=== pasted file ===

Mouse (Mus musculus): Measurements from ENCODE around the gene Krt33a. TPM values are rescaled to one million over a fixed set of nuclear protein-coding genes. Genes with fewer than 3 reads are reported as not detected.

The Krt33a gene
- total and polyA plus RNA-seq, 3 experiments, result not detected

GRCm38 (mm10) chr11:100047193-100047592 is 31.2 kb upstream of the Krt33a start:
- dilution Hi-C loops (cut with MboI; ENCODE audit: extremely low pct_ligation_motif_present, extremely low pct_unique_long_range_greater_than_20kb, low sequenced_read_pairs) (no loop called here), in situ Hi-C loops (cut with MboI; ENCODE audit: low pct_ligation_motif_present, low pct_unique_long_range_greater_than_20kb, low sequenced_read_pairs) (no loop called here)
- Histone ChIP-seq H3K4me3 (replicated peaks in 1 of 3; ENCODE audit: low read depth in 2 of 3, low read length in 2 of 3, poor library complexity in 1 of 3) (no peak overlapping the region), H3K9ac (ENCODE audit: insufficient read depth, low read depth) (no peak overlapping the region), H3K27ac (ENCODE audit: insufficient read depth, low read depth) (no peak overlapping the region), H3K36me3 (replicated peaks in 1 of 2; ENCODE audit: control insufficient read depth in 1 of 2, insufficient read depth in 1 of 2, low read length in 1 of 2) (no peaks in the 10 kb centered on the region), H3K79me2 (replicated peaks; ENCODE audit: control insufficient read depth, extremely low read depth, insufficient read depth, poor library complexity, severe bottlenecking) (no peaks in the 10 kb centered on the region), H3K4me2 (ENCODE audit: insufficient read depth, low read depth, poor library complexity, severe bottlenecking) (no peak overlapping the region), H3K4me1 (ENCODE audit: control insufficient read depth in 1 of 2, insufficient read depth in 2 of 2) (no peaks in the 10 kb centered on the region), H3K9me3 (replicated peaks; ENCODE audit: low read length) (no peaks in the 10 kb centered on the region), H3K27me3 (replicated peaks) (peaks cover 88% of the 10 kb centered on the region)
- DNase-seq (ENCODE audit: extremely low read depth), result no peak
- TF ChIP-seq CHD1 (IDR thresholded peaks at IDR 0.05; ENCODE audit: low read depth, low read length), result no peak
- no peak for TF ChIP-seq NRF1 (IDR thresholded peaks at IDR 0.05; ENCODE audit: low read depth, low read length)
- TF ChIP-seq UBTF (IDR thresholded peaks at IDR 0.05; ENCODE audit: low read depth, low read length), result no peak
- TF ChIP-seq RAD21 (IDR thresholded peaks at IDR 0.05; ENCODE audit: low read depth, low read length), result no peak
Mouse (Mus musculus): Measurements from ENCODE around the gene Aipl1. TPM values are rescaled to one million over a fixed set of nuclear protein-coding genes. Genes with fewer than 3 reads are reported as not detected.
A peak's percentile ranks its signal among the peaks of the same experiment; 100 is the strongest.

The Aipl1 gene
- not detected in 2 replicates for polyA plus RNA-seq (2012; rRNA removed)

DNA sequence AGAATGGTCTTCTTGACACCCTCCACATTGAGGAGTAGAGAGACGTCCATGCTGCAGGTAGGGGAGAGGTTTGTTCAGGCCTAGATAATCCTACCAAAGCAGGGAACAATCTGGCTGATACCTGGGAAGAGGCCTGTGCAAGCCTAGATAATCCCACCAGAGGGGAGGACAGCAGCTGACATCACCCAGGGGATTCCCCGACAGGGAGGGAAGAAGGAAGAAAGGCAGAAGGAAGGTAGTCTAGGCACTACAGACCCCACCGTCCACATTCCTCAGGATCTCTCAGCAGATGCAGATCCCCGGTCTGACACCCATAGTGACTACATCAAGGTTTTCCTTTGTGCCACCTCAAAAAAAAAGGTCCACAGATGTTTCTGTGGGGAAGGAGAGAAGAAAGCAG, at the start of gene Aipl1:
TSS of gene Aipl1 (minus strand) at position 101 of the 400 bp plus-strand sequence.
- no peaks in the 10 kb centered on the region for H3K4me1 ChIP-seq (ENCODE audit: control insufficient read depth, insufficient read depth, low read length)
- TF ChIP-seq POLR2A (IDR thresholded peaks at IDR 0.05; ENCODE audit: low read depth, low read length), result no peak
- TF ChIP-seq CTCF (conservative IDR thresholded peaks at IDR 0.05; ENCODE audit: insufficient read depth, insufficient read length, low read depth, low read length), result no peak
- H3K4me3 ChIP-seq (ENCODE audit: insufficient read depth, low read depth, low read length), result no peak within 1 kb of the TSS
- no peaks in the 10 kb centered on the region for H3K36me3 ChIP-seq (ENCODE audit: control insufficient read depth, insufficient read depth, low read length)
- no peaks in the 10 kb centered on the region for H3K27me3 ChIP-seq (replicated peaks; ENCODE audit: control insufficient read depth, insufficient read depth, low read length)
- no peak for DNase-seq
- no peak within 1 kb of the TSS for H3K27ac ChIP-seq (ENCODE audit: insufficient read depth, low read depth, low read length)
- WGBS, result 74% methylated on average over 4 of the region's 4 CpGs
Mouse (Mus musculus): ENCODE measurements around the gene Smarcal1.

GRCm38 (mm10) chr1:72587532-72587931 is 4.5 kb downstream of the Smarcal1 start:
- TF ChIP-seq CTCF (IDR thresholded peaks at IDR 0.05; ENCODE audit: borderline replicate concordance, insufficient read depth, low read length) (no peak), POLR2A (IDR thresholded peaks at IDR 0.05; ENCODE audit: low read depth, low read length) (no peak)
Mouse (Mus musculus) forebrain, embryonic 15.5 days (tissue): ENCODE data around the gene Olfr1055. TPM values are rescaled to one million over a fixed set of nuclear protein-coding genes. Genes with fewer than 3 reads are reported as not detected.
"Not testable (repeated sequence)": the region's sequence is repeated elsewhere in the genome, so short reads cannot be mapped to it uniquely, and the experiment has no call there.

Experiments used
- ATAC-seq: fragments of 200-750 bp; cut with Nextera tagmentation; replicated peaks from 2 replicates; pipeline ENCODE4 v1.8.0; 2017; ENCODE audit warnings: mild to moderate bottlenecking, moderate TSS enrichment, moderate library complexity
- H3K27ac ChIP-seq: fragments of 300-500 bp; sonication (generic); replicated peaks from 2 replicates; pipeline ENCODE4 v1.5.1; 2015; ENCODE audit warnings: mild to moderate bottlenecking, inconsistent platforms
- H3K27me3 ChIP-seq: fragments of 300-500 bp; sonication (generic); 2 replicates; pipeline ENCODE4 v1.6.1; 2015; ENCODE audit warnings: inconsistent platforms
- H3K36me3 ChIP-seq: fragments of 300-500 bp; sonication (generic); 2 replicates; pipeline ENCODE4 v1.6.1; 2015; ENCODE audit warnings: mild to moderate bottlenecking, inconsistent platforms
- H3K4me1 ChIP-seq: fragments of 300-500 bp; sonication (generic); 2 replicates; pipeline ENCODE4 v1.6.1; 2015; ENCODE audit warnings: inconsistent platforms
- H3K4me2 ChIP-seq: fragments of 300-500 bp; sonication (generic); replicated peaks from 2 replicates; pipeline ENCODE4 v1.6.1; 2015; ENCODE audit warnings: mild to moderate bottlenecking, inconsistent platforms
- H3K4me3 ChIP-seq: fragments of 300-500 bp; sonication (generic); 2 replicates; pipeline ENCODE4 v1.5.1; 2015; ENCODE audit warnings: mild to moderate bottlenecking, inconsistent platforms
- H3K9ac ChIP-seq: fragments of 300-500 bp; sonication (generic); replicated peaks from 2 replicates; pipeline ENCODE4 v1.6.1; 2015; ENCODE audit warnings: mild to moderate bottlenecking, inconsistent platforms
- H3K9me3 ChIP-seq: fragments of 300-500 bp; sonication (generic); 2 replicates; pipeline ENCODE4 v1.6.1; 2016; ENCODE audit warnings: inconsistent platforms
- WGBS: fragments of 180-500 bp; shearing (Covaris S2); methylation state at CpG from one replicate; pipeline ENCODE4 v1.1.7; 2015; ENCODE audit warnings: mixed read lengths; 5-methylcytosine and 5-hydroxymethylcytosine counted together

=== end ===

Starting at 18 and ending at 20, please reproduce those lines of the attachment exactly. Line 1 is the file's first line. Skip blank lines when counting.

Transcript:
- no peaks in the 10 kb centered on the region for H3K4me1 ChIP-seq (ENCODE audit: control insufficient read depth, insufficient read depth, low read length)
- TF ChIP-seq POLR2A (IDR thresholded peaks at IDR 0.05; ENCODE audit: low read depth, low read length), result no peak
- TF ChIP-seq CTCF (conservative IDR thresholded peaks at IDR 0.05; ENCODE audit: insufficient read depth, insufficient read length, low read depth, low read length), result no peak